Even if you discount the more lurid claims made regarding King & Wood Mallesons, it is clear the firm is facing a huge challenge to get its Europe and Middle East business back on track.
In this week alone, five significant partners have indicated they are to go – a group including four of its most significant billers. Around 40 partners have now left the firm in Europe this year, including 24 the firm restructured out of the business, and the last two months have seen a number of significant departures, most damagingly at the end of August that of German funds star Sonya Pauls for Clifford Chance.
A partners’ meeting on Thursday (27 October) in London indicated the scale of the challenge, with partners told that KWM was halting its recapitalisation for the European business while it assesses its options, a process which it says will be concluded in four weeks. With the firm already having a £25m loan, KWM’s finances are strained for a firm generating £181m in the region.
That things took another turn for the dramatic was hardly a shock given the election this month of new managing and senior partners for its European and Middle East business. That a legacy SJ Berwin partner from its City heartlands didn’t win either role spoke volumes.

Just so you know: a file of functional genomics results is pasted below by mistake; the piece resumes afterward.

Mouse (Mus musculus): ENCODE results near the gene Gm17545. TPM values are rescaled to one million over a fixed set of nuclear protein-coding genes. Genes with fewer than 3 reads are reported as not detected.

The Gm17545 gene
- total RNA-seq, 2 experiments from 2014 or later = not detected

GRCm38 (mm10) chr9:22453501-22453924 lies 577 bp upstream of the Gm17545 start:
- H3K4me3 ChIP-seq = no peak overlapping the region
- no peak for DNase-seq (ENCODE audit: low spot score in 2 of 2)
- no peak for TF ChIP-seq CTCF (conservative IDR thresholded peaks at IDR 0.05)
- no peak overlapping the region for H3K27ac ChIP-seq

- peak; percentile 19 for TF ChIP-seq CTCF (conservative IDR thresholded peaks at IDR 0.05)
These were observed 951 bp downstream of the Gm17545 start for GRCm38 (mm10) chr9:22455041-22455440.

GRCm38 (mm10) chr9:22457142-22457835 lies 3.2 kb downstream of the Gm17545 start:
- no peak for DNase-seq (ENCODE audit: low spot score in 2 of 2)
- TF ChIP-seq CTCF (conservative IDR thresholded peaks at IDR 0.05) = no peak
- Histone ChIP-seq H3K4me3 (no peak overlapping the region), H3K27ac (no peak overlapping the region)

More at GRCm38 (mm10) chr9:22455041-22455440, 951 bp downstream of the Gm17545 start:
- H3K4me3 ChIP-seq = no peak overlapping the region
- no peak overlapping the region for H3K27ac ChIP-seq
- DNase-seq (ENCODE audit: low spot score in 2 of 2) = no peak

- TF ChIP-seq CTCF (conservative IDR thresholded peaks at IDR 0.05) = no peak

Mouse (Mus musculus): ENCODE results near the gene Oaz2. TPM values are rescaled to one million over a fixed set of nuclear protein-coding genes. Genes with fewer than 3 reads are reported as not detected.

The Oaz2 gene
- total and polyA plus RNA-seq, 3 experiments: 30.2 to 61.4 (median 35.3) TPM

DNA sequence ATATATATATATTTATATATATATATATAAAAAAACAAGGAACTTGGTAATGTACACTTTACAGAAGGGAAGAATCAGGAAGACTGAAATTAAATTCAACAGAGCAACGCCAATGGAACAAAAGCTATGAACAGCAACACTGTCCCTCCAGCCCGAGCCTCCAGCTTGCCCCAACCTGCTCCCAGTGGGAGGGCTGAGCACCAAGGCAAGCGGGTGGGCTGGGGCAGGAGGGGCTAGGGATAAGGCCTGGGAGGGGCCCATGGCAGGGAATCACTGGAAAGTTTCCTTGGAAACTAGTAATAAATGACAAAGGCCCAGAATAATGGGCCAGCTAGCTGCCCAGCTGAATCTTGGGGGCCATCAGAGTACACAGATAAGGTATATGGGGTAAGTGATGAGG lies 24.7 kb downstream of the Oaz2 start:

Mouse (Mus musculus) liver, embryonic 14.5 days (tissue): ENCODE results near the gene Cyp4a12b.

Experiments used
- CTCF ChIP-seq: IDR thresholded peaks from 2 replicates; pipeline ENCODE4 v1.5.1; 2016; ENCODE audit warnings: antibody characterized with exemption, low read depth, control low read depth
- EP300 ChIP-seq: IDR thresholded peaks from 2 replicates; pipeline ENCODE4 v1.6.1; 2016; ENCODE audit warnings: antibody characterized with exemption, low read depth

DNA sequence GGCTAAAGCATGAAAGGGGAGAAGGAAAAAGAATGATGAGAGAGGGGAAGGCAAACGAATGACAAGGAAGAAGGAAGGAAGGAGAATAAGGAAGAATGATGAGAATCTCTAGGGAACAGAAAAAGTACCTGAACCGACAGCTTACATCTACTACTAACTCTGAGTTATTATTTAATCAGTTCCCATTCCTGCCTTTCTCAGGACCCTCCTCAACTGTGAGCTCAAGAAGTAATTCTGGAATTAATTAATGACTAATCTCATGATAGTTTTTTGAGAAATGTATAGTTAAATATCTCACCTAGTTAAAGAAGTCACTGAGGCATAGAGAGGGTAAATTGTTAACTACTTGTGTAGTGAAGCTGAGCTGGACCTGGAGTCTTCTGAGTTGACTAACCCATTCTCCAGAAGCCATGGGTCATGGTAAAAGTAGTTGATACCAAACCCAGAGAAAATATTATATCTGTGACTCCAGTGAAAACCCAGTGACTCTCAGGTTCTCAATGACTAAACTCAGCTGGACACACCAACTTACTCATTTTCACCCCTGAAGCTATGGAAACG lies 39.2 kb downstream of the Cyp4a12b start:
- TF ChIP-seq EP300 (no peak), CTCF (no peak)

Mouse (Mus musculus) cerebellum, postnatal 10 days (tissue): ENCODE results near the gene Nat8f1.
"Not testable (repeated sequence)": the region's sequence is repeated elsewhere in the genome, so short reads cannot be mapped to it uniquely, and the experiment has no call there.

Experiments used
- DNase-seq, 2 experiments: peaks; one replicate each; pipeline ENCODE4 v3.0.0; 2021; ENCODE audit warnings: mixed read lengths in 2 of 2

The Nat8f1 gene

Most damaging was the news that Michael Halford was among yesterday’s resignations. Halford is the point man for KWM’s profitable funds practice, a team that always operated as a self-contained fiefdom. Given that funds has for years been top of the City priority list for high-paying US law firms, stopping the group splitting away will be difficult to say the least. Another of the leavers, Andrew Wingfield, is probably the most significant operator left in the firm’s City corporate practice, a stand-out individual in a team not exactly over-flowing with senior talent.
It will require something dramatic to resolve this situation if partners are not to peel off rapidly. The remarkable saga of SJ Berwin, including its turbulent three-year marriage with KWM, is reaching a decisive phase. Beyond a suitor prepared to take on the practice it is hard to see where this goes.
How did it get here? Much of it is due to SJ Berwin’s governance, a yawning cultural chasm between the Asia Pacific business and the City firm and a fundamentally mis-sold union. SJ Berwin had already struggled to mature beyond the entrepreneurial fire that powered its rapid rise. That struggle was evident well before KWM came calling. The result of that failure, particularly after the KWM union, is that the firm in Europe was left with the worst of both words – the passion was gone but neither did the firm have the polish and process to take its business to the next stage.
Likewise, it has been plain for some time that the Asian Australian practice was growing weary of the SJ Berwin soap opera, even as many of the old Berwin hands argue that KWM singularly failed to deploy the City firm’s considerable assets. Both jaded viewpoints are surely true. Very soon we’ll know how this story plays out.
For an in-depth assessment of KWM, subscribers can see our July cover feature ‘Branded’